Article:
New patented online technology instantly rejects compromised seals
A new online seal inspection technology promises to revolutionise quality assurance for many packagers especially food, beverage and healthcare producers that rely on seal integrity for product containment, quality and shelf life. Seal-Scope and Seal-Cam inspection systems integrate into most existing packaging machines without modification. Each generates a unique ‘seal fingerprint’ for every package which in a few milliseconds is compared to statistical data to determine pass or fail. Failed seals trigger a signal to an ejector unit. The technology which has been developed by a team of researchers at The University of Leuven, Belgium is based around a highly advanced statistical algorithm that not only determines pass/fail, it also monitors trends in seal process capability enabling early warnings when pre-set limits are reached.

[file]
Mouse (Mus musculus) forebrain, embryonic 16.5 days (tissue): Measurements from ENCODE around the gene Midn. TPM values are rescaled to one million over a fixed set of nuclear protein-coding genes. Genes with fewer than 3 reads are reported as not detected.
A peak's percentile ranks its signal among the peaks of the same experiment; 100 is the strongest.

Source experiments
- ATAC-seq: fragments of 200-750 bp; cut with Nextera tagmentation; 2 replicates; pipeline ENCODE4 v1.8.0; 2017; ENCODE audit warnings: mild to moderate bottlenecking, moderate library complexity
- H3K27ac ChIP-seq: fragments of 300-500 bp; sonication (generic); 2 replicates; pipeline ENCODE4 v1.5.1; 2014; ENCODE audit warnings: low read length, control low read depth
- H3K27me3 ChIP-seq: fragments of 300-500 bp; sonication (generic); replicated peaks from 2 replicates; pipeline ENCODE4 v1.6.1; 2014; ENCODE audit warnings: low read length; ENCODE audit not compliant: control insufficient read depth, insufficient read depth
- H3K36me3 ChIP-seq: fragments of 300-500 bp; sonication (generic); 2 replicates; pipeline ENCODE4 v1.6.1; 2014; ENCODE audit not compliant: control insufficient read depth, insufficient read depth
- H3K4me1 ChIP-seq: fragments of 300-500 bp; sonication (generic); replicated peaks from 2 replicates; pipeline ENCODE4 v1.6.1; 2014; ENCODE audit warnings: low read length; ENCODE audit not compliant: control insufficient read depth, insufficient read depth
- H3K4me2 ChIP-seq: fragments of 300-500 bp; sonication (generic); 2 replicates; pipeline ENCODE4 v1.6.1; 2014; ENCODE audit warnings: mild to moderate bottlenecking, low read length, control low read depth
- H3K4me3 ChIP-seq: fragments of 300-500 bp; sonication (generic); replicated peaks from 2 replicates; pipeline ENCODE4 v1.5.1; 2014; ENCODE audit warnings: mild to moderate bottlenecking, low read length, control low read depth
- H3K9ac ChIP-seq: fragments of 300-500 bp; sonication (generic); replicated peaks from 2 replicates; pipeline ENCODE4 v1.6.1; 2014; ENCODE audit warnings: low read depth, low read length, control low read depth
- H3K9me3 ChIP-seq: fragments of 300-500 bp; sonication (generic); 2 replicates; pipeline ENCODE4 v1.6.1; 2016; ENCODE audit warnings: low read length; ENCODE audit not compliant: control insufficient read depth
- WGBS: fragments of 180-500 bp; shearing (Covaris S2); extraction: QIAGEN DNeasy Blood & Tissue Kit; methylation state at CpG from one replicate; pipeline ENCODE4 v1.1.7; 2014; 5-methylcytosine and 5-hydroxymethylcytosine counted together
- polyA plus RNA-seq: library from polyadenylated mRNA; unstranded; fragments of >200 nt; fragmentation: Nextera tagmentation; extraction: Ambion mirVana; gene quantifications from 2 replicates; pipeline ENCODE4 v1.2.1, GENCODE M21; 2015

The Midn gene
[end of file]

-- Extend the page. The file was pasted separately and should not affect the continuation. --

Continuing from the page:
The system is capable of detecting incomplete seals, wrinkles, folds, creases, holes and product or contaminates in the seal. The sensitivity can be set based on the application and the user’s quality requirements. Seal-Scope analyses the vibration burst signal from a sensor on the sealing bar and is therefore suited to most vertical and horizontal form fill seal machines.
Seal-Cam captures an infra-red image of the residual heat at the seal and is suited to almost any type of package including blisters and trays. The system is easily switched on/off without disrupting production and the initial statistical data for each product is generated in just 30 seals.
Since the technology does not use ultrasound or standard cameras it is unaffected by varying light conditions, the type of product being packaged is irrelevant while opaque packaging presents no issues.
At the first installations in Europe, SealScope and SealCam are proving highly reliable and creating benefits and return on investment that far exceeds the system cost.
RDM Test Equipment is offering a free demonstration at their Hertfordshire head office or via a monthly online webinar. On-site demonstrations and trials will be available early 2013.